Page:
In February 2001, Thai authorities finally permitted entry to some 60 Burmese who had been waiting at Wedgi, on the Burma side of the Salween River, for three months. The Thai army and border police had prevented them from crossing the river into Thailand since November 2000. UNHCR and NGOs had advocated with the authorities to allow the group's entry.

In December, Thai authorities moved Johnny and Luther Htoo, 15-year-old twins who had formerly led the "God's Army" Karen rebel group, from a police station in Suan Phung District to the Ban Don Yang border camp. In 2000, the rebel group had seized a hospital in Thailand and held more than 200 persons hostage before Thai forces stormed the hospital and killed the gunmen.

When Thailand's prime minister visited Burma in June, the two countries once again discussed plans for a large-scale return of the Burmese refugees. The discussions included encouraging a greater role for international NGOs inside Burma, prompting concern among refugee advocates who feared that such a development could be used as an excuse for premature repatriation.

Admissions Procedures

The 1998 agreement granting UNHCR access to the camps also established Provincial Admissions Boards to determine which Burmese asylum seekers could remain in Thailand and live temporarily in the camps. The boards began operating in May 1999.

Newly arrived Burmese first report to district officials, who (with UNHCR as observers) make recommendations to the boards regarding the refugees' applications. The boards then determine whether the individuals meet the criteria for being permitted to stay. A positive determination does not confer any legal refugee status.

The Thai authorities initially said they would expand the admission standard from persons "fleeing fighting" to persons fleeing "the effects of civil war." However, at the end of 2001, Thailand maintained that new arrivals must be fleeing actual and confirmed fighting, even though Thai officials generally did not return persons screened out under this standard.

The admissions system has numerous shortfalls. Because the central government has not given the provinces directives on how to implement the system, each province has developed its own ad hoc approach to the process. Asylum seekers may face long delays waiting to meet with the district officials, since the boards meet infrequently and follow no set schedule. During the process, asylum seekers are supposed to stay in special reception centers. However, many settle directly in the refugee camps.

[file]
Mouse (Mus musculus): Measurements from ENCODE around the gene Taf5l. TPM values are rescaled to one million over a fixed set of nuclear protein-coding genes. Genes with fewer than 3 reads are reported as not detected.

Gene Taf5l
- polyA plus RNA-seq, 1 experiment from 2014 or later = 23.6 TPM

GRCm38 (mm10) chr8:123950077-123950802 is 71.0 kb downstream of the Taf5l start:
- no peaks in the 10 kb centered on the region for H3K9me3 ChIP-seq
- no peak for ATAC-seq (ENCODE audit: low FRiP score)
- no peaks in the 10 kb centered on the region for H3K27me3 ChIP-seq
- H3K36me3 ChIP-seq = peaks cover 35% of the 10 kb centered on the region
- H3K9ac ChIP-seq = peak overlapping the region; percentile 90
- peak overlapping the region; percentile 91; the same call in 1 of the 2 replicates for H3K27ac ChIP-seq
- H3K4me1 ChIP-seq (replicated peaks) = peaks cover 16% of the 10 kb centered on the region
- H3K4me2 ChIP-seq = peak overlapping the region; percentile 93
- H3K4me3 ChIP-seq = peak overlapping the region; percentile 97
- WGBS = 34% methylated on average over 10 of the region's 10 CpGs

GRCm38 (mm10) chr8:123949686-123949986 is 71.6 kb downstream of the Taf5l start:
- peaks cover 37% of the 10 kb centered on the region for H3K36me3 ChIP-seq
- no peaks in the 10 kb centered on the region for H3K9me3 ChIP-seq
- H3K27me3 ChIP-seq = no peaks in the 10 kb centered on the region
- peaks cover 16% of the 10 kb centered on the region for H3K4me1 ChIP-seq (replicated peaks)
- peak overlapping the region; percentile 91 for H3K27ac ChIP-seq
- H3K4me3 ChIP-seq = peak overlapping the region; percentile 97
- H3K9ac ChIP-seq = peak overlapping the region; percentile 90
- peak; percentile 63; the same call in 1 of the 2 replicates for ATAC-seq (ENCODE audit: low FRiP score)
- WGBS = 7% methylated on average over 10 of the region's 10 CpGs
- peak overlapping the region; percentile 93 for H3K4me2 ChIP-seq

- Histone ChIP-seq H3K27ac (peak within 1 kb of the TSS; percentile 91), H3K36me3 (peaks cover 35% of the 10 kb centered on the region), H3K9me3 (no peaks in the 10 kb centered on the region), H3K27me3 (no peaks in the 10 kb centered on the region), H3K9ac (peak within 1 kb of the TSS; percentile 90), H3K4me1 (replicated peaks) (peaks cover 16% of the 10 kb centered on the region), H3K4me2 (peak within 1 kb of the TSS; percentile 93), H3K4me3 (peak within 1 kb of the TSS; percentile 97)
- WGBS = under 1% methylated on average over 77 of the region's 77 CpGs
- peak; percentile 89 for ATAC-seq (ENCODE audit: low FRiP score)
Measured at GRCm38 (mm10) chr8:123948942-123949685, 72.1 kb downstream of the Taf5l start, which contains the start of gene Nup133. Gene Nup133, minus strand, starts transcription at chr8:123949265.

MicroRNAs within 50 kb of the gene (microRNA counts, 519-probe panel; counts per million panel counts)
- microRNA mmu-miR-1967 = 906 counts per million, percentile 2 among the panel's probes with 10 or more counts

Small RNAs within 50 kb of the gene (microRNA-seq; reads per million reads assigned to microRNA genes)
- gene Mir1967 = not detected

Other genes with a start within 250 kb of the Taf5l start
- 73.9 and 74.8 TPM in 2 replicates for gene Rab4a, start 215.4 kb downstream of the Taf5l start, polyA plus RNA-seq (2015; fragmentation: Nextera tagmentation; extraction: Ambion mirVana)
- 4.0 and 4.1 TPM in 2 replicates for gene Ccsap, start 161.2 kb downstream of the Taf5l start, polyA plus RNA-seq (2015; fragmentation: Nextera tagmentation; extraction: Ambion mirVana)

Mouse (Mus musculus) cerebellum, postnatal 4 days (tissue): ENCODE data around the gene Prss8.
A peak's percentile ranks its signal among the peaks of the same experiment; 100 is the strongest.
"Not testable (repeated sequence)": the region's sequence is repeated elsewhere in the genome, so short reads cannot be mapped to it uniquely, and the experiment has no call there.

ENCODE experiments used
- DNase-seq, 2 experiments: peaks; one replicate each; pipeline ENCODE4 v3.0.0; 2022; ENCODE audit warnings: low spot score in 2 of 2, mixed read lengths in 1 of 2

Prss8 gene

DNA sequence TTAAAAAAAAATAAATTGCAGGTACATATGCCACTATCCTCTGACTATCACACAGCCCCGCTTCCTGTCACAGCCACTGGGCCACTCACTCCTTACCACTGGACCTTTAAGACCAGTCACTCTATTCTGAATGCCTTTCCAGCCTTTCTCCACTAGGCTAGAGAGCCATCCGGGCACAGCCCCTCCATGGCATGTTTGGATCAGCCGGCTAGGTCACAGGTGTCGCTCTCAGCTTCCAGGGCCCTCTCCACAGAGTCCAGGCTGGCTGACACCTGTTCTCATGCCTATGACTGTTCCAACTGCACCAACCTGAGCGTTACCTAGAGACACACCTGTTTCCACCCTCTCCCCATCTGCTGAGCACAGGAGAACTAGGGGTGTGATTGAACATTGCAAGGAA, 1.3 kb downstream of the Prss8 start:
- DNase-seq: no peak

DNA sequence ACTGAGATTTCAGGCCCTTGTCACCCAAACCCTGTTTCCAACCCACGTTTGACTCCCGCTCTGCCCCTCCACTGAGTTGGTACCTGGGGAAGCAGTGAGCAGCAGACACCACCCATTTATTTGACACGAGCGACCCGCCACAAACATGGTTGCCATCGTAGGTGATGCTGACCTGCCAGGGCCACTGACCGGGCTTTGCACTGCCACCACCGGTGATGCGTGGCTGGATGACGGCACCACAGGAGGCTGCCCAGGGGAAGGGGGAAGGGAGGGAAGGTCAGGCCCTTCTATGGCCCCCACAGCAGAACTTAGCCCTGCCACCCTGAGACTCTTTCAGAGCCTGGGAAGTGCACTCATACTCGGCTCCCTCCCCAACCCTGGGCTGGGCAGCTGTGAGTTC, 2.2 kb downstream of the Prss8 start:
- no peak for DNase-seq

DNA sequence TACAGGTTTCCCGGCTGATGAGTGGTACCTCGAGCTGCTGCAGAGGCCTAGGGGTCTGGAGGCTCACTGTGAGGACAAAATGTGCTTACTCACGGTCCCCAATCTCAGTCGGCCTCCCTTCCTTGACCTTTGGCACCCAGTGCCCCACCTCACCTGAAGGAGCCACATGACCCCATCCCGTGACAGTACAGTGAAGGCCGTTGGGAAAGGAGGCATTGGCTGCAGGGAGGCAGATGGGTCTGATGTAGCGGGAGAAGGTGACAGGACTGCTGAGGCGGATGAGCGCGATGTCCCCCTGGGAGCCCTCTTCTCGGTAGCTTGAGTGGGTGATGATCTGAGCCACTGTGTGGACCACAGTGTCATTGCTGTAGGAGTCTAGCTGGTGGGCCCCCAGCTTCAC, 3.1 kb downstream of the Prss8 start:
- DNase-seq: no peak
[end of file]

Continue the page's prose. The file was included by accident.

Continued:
If a board determines that individuals are "admissible," the government sends them to a camp to be registered. If a board rejects an individual, the authorities are supposed to deport that person. According to UNHCR, during 2001 the boards applied the admissions criteria even more strictly than before, resulting in an increased number of rejections. UNHCR expressed concern over the rejections to the Thai authorities, and appealed to officials to reconsider many cases. Although the authorities did not reverse any decisions, they allowed most (but not all) of the rejected cases to stay in the camps and receive assistance.

The boards convened four times during 2001 and screened 8,319 asylum seekers. Of those, they approved 872 persons (10 percent) and rejected 7,447, according to UNHCR. At year's end, 6,529 claims were pending before the boards.

Forced Returns

According to UNHCR, the Thai army in Mae Hong Son Province forcibly repatriated two Burmese asylum seekers (including one Shan) during 2001. UNHCR, which did not have access to the individuals, made a formal protest to Thai provincial authorities.

On October 20, a group of 63 Karen entered Thailand at Tongphapoom District, Kanchanaburi Province. UNHCR interviewed each asylum seeker and confirmed that most had fled a Burmese relocation area because of forced labor and nearby fighting. The admissions board, however, rejected the asylum seekers' applications. UNHCR appealed for the group's admission at the local and national levels, as well as through UNHCR headquarters in Geneva. On November 6, Thai authorities moved the group to Sangkhlaburi District and returned them to Halochanee, a Mon cease-fire area of Burma. Some refugee advocates said this action was the clearest case of refoulement since the admissions boards were established. Thailand's National Human Rights Committee said it received complaints that the Karen had been tricked into signing repatriation forms.

The Thai army instructed the returnees to go to the Htee Wah Doh "camp," where Mon returnees and Karen internally displaced persons lived. Following the group's arrival, Burmese troops occupied the camp and began fighting a Mon splinter group, causing as many as 700 Htee Wah Doh residents and the 63 new returnees to flee to the border area. At year's end, Thai authorities had not allowed them to enter Thailand, despite appeals by UNHCR, several embassies, and NGOs.

In August, Thailand announced the imminent return of some 5,000 Karen from Ma La camp who had been screened out by the admissions boards, and publicly criticized UNHCR for opposing the repatriation. By year's end, however, the government had not returned the refugees.

Closure of Maneeloy

In 1999 and 2000, several assaults by Burmese dissidents on targets in Thailand, including the Burmese embassy, provoked angry responses from the Thai authorities, who further restricted the refugees' movements and warned them that if they left the camps they would be arrested and deported (which generally did not happen). The incidents also resulted in Thailand's decision to close Maneeloy, a camp for Burmese students and dissidents west of Bangkok, which had operated for nearly ten years. The government considered Maneeloy a threat to national security.